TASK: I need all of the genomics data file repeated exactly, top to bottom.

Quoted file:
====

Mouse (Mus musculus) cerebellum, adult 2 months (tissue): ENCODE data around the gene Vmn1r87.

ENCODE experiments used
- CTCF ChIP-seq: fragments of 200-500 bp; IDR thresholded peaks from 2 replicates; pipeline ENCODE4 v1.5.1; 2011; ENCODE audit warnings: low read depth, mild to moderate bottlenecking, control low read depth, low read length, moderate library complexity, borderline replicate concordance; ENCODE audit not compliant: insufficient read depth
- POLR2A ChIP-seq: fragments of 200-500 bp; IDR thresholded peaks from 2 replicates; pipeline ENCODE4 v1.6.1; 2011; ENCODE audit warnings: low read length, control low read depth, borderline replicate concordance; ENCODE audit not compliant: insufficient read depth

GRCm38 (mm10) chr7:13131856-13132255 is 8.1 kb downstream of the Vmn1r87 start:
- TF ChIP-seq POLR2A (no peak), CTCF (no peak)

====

Mouse (Mus musculus) cerebellum, adult 2 months (tissue): ENCODE data around the gene Vmn1r87.

ENCODE experiments used
- CTCF ChIP-seq: fragments of 200-500 bp; IDR thresholded peaks from 2 replicates; pipeline ENCODE4 v1.5.1; 2011; ENCODE audit warnings: low read depth, mild to moderate bottlenecking, control low read depth, low read length, moderate library complexity, borderline replicate concordance; ENCODE audit not compliant: insufficient read depth
- POLR2A ChIP-seq: fragments of 200-500 bp; IDR thresholded peaks from 2 replicates; pipeline ENCODE4 v1.6.1; 2011; ENCODE audit warnings: low read length, control low read depth, borderline replicate concordance; ENCODE audit not compliant: insufficient read depth

GRCm38 (mm10) chr7:13131856-13132255 is 8.1 kb downstream of the Vmn1r87 start:
- TF ChIP-seq POLR2A (no peak), CTCF (no peak)